I’ve noticed it pours when I turn on the music. I enjoy it. Like I said, I’m a good listener. And all these tunes and melodies and riffs enter my mind and I write down the words and for a second, it only drizzles and I can see what I’ve written. What’s the use of writing if you can’t see what you’ve written? And then I hear my mother call and it rains.

I wonder if it will ever stop raining.

It’s ten years later and it rains. Dream job. Dream partner. Dream car. Dream house. Dream life. How did you do it? they ask. Well, truth is, I don’t know. Come on, don’t be so modest. No really, I don’t know. It rains all the damn time I can’t see shit.

I pee on a stick, go to the doctor, I look down, hand at my stomach, I look up, everyone’s suddenly appeared, faces I haven’t seen in years, I look down, it’s huge and it throbs and stretches and stretches until it stops raining. I push and a patch of luminous light expels from my groins. All I see is beauty and euphoria. I shiver.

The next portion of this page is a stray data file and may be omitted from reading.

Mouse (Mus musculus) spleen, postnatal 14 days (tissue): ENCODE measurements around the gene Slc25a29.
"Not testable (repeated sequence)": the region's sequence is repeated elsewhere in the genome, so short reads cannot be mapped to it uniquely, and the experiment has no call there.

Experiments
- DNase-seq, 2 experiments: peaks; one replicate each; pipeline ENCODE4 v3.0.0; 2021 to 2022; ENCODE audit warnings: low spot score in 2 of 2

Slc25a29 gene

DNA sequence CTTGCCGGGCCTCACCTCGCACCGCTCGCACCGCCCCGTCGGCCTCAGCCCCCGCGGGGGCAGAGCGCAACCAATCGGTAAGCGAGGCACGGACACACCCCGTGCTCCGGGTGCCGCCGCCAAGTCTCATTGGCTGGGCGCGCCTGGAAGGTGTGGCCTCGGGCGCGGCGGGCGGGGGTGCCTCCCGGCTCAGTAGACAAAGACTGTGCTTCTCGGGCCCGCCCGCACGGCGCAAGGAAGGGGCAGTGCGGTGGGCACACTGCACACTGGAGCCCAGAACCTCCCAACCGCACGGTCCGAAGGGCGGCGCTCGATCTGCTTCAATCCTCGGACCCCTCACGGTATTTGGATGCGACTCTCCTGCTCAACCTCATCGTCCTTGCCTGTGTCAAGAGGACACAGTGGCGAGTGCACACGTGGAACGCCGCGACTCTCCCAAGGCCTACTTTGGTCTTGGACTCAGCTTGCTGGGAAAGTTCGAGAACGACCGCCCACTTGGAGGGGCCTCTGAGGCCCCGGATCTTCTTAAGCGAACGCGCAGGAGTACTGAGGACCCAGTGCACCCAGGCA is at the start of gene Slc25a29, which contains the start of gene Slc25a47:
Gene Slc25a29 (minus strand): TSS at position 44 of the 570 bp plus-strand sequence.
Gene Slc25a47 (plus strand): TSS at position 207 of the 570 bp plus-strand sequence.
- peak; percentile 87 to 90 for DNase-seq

It rains once more. We barely talk, he and I. I touch his face at night and he says look at me. Is it coincidence that it rains when he asks?

I stay home because the rain was destroying my work, the papers on which I wrote my dreams shredded and disintegrated in my hands. My hands grew hard and rough.

My luminous sunshine is still there but it moves further and further into the distance. Then one day it comes back multiplied and glorious day allows me to witness the seeds that I have sown. So I let it drizzle and rain so that they may grow taller and stronger.

It rains still. What did you say? Could you repeat that? What? I thought I was a good listener. Turns out I’m not anymore. I’m always tired, so tired it’s an effort to effortlessly listen.

One morning, I’ll lie still and the water will wash me away. No longer will it pour. I will see at last. I will be submerged in the ocean. I hear it tastes salty.